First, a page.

What to do now? First, DO NOT FEED THE COYOTE — EVER! Second, become an ambassador for the Bernal Coyote: If you see anyone giving her food, speak to them about what is needed for the well-being of the coyote. If the person resists, report them to the police; It’s actually against the law to feed wildlife.

The Bernal Coyote will the one who pays the price for humans’ misguided “deeds of kindness.” Please — please! — never feed her, be as neutral and uninterested towards her as possible, and always walk away from her, don’t engage her with your dog or talk to her. If she persists in coming closer to you, spook her away by picking up a small stone and heaving it towards her (not at her so as to actually hurt her, just towards her), and keep walking away. The Bernal Coyote’s behavior is not her fault; it’s our fault.

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PHOTOS: All photos by Janet Kessler of Coyote Yipps

Goats Gone Wild in Bernal Heights

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Neighbor Teal shared this story about a group of rebellious goats that walked off the job in northeast Bernal Heights last week:

Ten goats escaped from their keeper and wandered around on Bernal Hill, munching on the trees and potted plants along Brewster until a resident herded them up around the side of her house. Presumably City Grazing picked them up from there.

I was driving my car full of dogs from my last pickup on Holladay to my dog daycare business on Peralta, when I came upon the goats walking around in the street. I pulled over and tried to prevent them from being hit by cars for about an hour before that resident took charge of them!

I called 311 and they connected me to ACC, who called City Grazing. Meanwhile, the goats went about their goat business, munching on anything remotely edible, and relieving themselves copiously in the street.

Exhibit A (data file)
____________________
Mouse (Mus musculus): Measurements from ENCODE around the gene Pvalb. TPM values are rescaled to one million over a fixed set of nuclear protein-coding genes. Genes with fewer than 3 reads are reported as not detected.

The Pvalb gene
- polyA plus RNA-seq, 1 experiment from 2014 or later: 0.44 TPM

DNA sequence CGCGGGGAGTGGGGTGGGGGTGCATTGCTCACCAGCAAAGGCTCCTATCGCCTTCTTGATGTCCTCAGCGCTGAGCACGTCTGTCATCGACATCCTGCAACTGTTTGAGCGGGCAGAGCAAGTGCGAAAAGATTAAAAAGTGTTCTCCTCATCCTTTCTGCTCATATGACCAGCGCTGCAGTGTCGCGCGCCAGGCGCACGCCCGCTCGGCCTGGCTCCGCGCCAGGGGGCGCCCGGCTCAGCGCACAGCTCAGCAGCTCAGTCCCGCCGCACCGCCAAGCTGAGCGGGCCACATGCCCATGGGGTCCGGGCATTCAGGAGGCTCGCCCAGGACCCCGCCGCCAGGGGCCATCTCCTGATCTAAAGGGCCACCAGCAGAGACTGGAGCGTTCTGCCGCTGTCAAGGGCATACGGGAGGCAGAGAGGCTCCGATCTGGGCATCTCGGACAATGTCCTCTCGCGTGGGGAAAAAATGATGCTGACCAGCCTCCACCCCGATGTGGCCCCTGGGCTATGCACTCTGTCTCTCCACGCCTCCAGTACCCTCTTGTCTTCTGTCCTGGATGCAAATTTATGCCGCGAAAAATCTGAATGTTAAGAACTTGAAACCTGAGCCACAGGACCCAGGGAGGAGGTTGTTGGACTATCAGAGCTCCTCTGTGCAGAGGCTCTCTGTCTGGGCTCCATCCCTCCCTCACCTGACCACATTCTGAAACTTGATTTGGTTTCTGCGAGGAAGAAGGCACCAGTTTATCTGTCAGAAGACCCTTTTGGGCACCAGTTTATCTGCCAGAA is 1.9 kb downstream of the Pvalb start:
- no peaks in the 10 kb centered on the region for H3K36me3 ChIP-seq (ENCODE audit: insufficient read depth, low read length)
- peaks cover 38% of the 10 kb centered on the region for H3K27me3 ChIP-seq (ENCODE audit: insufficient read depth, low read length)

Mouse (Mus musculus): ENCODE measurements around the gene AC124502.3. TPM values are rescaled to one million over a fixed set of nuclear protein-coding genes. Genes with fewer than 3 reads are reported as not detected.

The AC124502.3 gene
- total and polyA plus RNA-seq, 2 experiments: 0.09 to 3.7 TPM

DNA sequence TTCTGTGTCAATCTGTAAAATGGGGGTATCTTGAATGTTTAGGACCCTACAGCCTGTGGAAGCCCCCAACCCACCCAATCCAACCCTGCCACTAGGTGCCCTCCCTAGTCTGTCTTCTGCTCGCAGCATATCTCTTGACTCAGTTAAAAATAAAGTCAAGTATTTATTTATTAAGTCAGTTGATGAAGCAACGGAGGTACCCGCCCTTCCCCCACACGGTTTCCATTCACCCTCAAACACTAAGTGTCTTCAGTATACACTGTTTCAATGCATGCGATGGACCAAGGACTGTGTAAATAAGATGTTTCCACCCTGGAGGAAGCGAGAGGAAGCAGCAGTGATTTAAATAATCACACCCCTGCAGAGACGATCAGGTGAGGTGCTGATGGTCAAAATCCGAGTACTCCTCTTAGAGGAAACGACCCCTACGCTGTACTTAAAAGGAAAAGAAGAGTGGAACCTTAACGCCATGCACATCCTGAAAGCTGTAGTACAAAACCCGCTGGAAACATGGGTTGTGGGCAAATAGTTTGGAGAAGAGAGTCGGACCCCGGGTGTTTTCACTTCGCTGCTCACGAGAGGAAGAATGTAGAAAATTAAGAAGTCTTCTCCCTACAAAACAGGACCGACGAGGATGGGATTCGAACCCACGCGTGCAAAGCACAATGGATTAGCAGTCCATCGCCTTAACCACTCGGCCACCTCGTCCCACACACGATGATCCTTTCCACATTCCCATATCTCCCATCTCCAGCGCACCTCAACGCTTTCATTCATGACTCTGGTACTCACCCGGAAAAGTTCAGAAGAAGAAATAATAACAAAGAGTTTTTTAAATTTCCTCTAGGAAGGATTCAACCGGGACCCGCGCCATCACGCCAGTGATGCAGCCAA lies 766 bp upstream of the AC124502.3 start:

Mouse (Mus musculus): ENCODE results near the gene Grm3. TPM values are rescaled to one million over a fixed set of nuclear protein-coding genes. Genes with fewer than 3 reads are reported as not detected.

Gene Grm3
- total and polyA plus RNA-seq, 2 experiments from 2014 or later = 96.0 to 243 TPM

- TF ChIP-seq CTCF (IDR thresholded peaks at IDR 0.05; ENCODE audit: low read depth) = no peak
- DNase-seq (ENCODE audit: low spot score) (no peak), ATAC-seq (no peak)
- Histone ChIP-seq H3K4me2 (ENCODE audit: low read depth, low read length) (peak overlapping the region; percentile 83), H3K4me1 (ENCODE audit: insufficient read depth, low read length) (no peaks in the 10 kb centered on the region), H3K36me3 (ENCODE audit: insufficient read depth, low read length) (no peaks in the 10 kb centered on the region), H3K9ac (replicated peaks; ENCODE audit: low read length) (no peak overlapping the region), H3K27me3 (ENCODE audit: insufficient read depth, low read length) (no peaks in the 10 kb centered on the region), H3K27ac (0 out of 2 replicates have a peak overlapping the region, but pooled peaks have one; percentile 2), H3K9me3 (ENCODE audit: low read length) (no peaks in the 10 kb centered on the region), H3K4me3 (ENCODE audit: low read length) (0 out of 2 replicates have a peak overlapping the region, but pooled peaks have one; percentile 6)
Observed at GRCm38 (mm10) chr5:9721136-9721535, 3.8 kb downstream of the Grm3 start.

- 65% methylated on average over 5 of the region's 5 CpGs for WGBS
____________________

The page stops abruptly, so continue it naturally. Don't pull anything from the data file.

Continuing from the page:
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PHOTOS: Neighbor Teal via @gooddogplaycare

Reminder: Please Do NOT Feed the Bernal Hill Coyote

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This week Neighbor Rachel noticed that someone has been leaving dog food out for our coyote neighbor who lives around Bernal Hill.

We saw the coyote eating the dog food. It was on the southern side of the hill. I was in my car watching, and a runner came by and we both watched him eat. Argh!

Photo evidence:

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Argh, indeed. That’s not good.

Please take a moment to re-read the comprehensive Guide to Sharing Bernal Hill With Our Coyote, where you find this admonition:

Please don’t feed the Bernal coyote. Feeding breaks down the barrier that keeps coyotes wild. If they become food-conditioned — which is different from “habituation” — big problems can develop, including approaching people, which increases the chances for negative incidents to occur. Feeding coyotes also encourages them to hang around yards, where people don’t want them.

To feed the coyote is to create additional risk for the coyote and increase the chances that our co-habitation of shared urban spaces will end badly. Please, please, do not feed the Bernal coyote.

PHOTOS: Photos, and photo annotations, courtesy of Neighbor Rachel

Raccoon Family Conducts Home Invasion Training Exercise at Bernal Home

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The noise outside the open window sounded like a strange communication of peeps and growls, as if a small group of feral R2-D2s were huddling to plot their next move. And indeed, they were.

When your Bernalwood editor turned on the back yard floodlights to look outside a few days ago, we interrupted a mama raccoon just as she was instructing her four cubs on the proper technique used to invade my home and plunder our pantry.

Although our stylish coyote gets all the headlines, Bernal Heights is also a thriving habitat for raccoons, and raccoons are shitty neighbors. They’re smart, they’re fearless, they work in teams, and they have digits that approximate opposable thumbs. They’re also rather cute, which is why some wags prefer to call them “trash pandas.”

Anyway, when Bernalwood turned the lights on, Mama Raccoon gave a pissed-off look that said “Ugh. Can’t you see we we’re working here???”

PHOTO: Telstar Logistics